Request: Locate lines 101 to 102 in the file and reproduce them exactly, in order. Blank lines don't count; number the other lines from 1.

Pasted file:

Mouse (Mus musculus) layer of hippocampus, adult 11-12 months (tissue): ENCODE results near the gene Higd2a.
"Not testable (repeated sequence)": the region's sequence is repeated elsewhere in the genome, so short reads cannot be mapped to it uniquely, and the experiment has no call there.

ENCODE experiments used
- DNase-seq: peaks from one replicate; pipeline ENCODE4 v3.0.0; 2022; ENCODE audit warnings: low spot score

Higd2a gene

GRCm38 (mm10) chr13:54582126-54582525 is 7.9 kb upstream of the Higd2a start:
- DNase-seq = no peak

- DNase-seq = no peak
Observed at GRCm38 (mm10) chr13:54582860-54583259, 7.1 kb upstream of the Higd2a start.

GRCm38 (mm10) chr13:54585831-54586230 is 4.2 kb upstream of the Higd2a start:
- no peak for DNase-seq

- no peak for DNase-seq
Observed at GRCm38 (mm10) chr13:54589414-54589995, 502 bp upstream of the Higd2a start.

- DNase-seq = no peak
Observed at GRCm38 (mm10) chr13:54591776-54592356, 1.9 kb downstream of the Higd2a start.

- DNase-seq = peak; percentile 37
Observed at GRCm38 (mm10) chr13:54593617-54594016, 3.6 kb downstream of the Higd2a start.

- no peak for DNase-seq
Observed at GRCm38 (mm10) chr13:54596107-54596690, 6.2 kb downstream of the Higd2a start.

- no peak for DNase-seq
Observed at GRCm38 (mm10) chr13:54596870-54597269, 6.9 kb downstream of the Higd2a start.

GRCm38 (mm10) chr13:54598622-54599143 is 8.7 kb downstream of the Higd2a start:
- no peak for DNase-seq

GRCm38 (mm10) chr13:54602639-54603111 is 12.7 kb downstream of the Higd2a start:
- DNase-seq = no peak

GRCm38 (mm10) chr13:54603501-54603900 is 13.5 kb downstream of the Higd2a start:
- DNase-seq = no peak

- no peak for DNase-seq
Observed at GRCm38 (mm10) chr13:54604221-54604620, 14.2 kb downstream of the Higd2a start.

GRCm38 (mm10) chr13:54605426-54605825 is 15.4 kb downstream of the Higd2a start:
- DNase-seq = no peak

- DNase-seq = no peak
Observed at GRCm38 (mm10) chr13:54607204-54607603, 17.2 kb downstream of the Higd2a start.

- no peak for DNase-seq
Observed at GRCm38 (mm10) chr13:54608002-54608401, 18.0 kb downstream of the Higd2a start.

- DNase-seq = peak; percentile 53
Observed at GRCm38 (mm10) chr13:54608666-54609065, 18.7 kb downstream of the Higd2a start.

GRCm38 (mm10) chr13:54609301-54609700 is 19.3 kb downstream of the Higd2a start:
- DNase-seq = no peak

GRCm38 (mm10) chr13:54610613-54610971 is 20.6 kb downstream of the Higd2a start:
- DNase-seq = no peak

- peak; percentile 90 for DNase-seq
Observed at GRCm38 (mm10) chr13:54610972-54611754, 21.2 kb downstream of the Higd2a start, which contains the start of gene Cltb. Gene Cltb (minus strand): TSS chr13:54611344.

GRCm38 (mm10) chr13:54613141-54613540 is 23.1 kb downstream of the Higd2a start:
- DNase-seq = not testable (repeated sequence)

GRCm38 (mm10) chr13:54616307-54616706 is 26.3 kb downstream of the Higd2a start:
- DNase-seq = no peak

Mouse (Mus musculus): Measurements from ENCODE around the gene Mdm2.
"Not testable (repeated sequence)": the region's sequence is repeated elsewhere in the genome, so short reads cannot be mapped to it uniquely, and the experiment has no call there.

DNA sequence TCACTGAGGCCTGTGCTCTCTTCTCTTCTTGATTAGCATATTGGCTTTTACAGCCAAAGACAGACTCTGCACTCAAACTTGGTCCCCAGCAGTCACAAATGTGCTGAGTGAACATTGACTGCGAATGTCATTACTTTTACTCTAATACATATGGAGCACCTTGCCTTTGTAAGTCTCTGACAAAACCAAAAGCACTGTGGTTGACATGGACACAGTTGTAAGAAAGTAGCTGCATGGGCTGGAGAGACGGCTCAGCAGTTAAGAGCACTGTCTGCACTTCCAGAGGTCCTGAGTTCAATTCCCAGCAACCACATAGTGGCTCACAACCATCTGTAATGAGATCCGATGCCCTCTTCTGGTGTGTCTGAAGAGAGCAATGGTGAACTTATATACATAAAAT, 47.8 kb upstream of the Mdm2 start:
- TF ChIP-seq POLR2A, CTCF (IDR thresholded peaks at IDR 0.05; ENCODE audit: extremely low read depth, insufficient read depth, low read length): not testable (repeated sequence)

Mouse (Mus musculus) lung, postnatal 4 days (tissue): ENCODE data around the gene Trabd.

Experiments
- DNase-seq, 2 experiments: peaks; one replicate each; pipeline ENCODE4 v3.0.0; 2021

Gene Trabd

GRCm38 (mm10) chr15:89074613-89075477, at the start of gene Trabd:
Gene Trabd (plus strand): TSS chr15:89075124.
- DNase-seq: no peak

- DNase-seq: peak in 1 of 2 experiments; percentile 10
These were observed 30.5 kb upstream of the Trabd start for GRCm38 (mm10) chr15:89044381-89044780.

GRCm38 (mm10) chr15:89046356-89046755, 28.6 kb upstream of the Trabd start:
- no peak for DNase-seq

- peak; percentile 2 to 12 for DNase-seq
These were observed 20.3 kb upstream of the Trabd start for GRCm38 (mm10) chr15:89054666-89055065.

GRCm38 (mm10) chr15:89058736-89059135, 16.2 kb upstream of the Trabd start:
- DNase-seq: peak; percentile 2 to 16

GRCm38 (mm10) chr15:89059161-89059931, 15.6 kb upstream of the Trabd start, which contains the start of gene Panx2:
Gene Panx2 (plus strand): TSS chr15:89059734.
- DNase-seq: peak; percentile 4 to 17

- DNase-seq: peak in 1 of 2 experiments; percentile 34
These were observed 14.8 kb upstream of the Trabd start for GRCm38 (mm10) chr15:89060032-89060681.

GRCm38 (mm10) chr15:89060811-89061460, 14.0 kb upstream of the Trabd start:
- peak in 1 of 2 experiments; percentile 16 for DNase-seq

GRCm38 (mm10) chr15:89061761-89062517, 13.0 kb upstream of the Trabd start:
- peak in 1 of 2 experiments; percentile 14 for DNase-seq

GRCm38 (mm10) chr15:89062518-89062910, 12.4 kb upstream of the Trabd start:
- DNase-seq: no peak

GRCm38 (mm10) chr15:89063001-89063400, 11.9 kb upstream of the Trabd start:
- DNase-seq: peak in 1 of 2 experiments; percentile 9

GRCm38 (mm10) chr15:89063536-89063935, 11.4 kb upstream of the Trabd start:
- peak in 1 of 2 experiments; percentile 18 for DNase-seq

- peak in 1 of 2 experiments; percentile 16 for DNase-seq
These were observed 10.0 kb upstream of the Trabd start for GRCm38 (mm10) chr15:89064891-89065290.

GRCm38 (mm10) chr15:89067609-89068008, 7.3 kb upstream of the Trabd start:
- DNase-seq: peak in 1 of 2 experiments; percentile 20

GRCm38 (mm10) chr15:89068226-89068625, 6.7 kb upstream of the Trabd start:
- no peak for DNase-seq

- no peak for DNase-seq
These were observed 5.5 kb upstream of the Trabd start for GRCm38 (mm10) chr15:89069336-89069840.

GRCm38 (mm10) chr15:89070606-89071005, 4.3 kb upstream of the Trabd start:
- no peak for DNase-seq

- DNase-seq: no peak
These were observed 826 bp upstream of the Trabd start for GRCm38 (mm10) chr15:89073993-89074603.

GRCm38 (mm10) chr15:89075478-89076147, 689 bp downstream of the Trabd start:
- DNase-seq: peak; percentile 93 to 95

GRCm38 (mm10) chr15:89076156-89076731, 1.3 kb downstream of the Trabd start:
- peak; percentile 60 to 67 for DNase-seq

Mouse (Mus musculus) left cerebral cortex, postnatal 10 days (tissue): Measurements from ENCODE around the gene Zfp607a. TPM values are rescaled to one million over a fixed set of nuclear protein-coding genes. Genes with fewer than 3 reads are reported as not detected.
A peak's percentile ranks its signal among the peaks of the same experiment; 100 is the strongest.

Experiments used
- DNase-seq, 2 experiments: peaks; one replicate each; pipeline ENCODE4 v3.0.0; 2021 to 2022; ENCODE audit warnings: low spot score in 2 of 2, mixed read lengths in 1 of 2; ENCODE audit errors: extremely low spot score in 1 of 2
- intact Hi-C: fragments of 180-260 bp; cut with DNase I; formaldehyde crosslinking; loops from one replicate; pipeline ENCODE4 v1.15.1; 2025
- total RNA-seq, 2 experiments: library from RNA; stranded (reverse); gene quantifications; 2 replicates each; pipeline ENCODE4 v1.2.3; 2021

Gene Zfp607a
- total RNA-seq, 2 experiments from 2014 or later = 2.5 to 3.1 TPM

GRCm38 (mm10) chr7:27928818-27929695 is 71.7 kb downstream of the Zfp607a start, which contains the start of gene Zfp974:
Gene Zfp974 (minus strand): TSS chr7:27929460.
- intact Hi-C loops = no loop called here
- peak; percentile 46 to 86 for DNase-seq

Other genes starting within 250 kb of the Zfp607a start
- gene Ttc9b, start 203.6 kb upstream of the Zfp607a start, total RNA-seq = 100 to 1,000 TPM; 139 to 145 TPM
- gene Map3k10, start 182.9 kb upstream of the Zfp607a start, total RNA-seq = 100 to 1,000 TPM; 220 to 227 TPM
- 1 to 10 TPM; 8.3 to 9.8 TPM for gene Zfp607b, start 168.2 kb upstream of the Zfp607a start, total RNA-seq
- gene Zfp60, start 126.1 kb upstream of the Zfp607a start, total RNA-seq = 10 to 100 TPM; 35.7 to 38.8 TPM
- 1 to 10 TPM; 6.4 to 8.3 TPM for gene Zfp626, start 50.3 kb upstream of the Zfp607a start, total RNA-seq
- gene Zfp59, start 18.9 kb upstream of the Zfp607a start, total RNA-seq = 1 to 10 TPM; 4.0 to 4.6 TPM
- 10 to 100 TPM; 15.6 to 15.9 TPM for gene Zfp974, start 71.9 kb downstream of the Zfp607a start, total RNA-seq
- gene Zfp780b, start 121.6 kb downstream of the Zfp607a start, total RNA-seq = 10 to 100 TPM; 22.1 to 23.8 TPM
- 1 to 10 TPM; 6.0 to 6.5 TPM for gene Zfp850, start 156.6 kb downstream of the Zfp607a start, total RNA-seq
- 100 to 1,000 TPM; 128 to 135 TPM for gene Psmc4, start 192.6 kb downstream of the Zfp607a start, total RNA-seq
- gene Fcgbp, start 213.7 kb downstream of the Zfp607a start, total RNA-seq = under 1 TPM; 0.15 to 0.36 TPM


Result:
- DNase-seq, 2 experiments: peaks; one replicate each; pipeline ENCODE4 v3.0.0; 2021 to 2022; ENCODE audit warnings: low spot score in 2 of 2, mixed read lengths in 1 of 2; ENCODE audit errors: extremely low spot score in 1 of 2
- intact Hi-C: fragments of 180-260 bp; cut with DNase I; formaldehyde crosslinking; loops from one replicate; pipeline ENCODE4 v1.15.1; 2025